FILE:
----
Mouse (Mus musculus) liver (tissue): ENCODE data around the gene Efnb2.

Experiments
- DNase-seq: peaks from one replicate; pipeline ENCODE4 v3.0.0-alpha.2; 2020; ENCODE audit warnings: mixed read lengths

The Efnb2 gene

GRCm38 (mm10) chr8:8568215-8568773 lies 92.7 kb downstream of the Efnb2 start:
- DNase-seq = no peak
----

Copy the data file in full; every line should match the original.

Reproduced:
Mouse (Mus musculus) liver (tissue): ENCODE data around the gene Efnb2.

Experiments
- DNase-seq: peaks from one replicate; pipeline ENCODE4 v3.0.0-alpha.2; 2020; ENCODE audit warnings: mixed read lengths

The Efnb2 gene

GRCm38 (mm10) chr8:8568215-8568773 lies 92.7 kb downstream of the Efnb2 start:
- DNase-seq = no peak